In an email interview, Mattheij told Mental Floss that the system currently sorts LEGO bricks into more than 50 categories. It can also be run in a color-sorting mode to bin the parts across 12 color groups. (Thus at present you'd likely do a two-pass sort on the bricks: once for shape, then a separate pass for color.) He continues to refine the system, with a focus on making its recognition abilities faster. At some point down the line, he plans to make the software portion open source. You're on your own as far as building conveyer belts, bins, and so forth.

Check out Mattheij's writeup in two parts for more information. It starts with an overview of the story, followed up with a deep dive on the software. He's also tweeting about the project (among other things). And if you look around a bit, you'll find bulk LEGO brick auctions online—it's definitely a thing!

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Nick Briggs/Comic Relief
What Happened to Jamie and Aurelia From Love Actually?
May 26, 2017
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Nick Briggs/Comic Relief

Fans of the romantic-comedy Love Actually recently got a bonus reunion in the form of Red Nose Day Actually, a short charity special that gave audiences a peek at where their favorite characters ended up almost 15 years later.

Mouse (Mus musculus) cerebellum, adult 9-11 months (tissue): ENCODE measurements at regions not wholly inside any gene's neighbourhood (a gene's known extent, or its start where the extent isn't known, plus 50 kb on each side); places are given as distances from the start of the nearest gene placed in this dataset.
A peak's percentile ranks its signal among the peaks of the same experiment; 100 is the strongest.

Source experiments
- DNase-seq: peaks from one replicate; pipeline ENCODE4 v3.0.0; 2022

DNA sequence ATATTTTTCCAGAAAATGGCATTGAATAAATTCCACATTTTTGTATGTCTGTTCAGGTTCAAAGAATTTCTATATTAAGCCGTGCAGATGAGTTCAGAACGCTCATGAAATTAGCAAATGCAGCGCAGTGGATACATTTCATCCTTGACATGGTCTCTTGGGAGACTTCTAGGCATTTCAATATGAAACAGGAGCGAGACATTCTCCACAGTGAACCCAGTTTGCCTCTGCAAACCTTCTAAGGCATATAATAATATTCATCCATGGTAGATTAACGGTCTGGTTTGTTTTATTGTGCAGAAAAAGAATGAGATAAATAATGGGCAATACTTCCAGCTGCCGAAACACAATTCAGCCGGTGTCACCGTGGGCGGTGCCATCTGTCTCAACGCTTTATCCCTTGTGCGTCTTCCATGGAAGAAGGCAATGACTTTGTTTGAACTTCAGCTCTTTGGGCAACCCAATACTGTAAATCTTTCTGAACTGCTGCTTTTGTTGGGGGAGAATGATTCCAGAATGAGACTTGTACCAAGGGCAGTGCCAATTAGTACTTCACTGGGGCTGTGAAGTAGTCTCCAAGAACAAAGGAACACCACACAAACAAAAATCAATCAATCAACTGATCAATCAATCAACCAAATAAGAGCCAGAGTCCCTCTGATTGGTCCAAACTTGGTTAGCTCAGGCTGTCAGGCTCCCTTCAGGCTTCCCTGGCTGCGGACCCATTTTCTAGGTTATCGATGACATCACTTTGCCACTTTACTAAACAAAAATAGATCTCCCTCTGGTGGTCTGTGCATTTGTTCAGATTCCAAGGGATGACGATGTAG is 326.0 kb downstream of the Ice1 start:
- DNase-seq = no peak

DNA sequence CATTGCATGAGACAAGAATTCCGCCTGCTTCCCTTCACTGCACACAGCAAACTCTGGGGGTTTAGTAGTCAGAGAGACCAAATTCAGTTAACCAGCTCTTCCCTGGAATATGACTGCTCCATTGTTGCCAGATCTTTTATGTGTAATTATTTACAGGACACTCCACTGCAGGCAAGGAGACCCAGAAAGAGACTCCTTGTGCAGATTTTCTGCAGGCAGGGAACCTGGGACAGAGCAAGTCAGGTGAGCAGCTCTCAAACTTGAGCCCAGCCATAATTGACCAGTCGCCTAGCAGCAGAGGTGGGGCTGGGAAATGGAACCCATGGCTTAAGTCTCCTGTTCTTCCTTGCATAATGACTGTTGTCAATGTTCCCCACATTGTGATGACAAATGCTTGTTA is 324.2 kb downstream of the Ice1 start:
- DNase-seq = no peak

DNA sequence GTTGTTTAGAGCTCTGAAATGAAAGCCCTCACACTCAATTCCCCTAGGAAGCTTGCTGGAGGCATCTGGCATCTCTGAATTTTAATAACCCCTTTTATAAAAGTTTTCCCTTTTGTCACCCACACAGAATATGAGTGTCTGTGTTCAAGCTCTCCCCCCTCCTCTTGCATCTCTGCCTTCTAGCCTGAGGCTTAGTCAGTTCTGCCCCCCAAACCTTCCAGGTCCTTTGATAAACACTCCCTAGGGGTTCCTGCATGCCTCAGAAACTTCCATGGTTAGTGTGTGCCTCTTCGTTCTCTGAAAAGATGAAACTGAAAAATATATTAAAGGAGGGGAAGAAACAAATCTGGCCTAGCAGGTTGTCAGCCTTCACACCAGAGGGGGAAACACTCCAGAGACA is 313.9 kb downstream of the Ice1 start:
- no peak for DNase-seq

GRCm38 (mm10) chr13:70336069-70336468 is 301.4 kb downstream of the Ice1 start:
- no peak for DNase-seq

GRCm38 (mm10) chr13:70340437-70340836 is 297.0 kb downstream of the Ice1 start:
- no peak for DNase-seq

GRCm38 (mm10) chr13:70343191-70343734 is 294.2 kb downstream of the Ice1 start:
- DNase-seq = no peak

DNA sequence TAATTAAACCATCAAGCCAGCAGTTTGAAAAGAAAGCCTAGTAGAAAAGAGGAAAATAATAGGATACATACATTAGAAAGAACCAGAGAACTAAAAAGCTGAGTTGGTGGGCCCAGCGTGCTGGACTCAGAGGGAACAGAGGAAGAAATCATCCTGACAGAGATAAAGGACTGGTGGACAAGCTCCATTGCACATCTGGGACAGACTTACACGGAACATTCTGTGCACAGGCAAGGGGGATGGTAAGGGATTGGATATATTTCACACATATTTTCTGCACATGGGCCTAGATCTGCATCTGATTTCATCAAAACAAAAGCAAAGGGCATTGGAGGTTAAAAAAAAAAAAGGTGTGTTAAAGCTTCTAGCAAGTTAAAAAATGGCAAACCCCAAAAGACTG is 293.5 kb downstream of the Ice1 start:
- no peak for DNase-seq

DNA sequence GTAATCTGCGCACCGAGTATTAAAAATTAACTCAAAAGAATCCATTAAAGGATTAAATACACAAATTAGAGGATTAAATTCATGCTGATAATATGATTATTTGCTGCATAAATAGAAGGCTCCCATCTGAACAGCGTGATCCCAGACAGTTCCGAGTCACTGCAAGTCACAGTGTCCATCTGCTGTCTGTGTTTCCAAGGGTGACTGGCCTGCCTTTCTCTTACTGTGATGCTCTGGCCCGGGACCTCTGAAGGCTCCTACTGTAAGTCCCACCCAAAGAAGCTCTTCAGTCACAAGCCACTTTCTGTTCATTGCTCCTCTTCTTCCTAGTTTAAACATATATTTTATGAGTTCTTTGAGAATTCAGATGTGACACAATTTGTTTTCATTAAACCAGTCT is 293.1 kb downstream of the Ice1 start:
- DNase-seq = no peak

One of the most improbable pairings from the original film was between Jamie (Colin Firth) and Aurelia (Lúcia Moniz), who fell in love despite almost no shared vocabulary. Jamie is English, and Aurelia is Portuguese, and they know just enough of each other’s native tongues for Jamie to propose and Aurelia to accept.

A decade and a half on, they have both improved their knowledge of each other’s languages—if not perfectly, in Jamie’s case. But apparently, their love is much stronger than his grasp on Portuguese grammar, because they’ve got three bilingual kids and another on the way. (And still enjoy having important romantic moments in the car.)

In 2015, Love Actually script editor Emma Freud revealed via Twitter what happened between Karen and Harry (Emma Thompson and Alan Rickman, who passed away last year). Most of the other couples get happy endings in the short—even if Hugh Grant's character hasn't gotten any better at dancing.

[h/t TV Guide]